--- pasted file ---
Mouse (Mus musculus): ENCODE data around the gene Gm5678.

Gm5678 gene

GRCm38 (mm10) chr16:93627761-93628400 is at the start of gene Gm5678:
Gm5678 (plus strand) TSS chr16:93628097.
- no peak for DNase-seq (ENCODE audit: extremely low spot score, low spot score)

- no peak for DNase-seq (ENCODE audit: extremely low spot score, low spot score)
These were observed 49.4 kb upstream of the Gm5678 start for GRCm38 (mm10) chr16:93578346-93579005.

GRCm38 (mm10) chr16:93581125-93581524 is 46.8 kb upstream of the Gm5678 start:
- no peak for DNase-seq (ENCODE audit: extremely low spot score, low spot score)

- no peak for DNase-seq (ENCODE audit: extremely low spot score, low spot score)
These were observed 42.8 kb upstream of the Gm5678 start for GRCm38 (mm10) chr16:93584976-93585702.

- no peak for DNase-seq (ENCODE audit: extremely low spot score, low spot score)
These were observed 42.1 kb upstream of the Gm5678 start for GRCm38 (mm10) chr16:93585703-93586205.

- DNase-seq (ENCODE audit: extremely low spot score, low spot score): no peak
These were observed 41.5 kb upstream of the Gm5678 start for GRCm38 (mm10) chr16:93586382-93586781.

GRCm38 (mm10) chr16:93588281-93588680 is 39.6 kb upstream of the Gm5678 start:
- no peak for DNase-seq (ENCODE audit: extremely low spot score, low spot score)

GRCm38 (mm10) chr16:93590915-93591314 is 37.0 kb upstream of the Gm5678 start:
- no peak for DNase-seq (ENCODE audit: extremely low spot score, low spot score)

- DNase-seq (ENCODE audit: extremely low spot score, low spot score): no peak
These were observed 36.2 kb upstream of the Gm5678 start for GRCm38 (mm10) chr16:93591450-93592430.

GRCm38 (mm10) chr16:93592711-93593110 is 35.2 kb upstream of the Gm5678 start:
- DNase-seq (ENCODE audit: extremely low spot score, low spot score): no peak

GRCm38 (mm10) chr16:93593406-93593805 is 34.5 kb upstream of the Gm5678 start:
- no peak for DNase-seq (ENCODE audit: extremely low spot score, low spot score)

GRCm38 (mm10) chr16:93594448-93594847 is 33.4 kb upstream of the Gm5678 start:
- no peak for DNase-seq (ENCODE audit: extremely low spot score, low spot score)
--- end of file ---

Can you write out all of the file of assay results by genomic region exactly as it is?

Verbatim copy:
Mouse (Mus musculus): ENCODE data around the gene Gm5678.

Gm5678 gene

GRCm38 (mm10) chr16:93627761-93628400 is at the start of gene Gm5678:
Gm5678 (plus strand) TSS chr16:93628097.
- no peak for DNase-seq (ENCODE audit: extremely low spot score, low spot score)

- no peak for DNase-seq (ENCODE audit: extremely low spot score, low spot score)
These were observed 49.4 kb upstream of the Gm5678 start for GRCm38 (mm10) chr16:93578346-93579005.

GRCm38 (mm10) chr16:93581125-93581524 is 46.8 kb upstream of the Gm5678 start:
- no peak for DNase-seq (ENCODE audit: extremely low spot score, low spot score)

- no peak for DNase-seq (ENCODE audit: extremely low spot score, low spot score)
These were observed 42.8 kb upstream of the Gm5678 start for GRCm38 (mm10) chr16:93584976-93585702.

- no peak for DNase-seq (ENCODE audit: extremely low spot score, low spot score)
These were observed 42.1 kb upstream of the Gm5678 start for GRCm38 (mm10) chr16:93585703-93586205.

- DNase-seq (ENCODE audit: extremely low spot score, low spot score): no peak
These were observed 41.5 kb upstream of the Gm5678 start for GRCm38 (mm10) chr16:93586382-93586781.

GRCm38 (mm10) chr16:93588281-93588680 is 39.6 kb upstream of the Gm5678 start:
- no peak for DNase-seq (ENCODE audit: extremely low spot score, low spot score)

GRCm38 (mm10) chr16:93590915-93591314 is 37.0 kb upstream of the Gm5678 start:
- no peak for DNase-seq (ENCODE audit: extremely low spot score, low spot score)

- DNase-seq (ENCODE audit: extremely low spot score, low spot score): no peak
These were observed 36.2 kb upstream of the Gm5678 start for GRCm38 (mm10) chr16:93591450-93592430.

GRCm38 (mm10) chr16:93592711-93593110 is 35.2 kb upstream of the Gm5678 start:
- DNase-seq (ENCODE audit: extremely low spot score, low spot score): no peak

GRCm38 (mm10) chr16:93593406-93593805 is 34.5 kb upstream of the Gm5678 start:
- no peak for DNase-seq (ENCODE audit: extremely low spot score, low spot score)

GRCm38 (mm10) chr16:93594448-93594847 is 33.4 kb upstream of the Gm5678 start:
- no peak for DNase-seq (ENCODE audit: extremely low spot score, low spot score)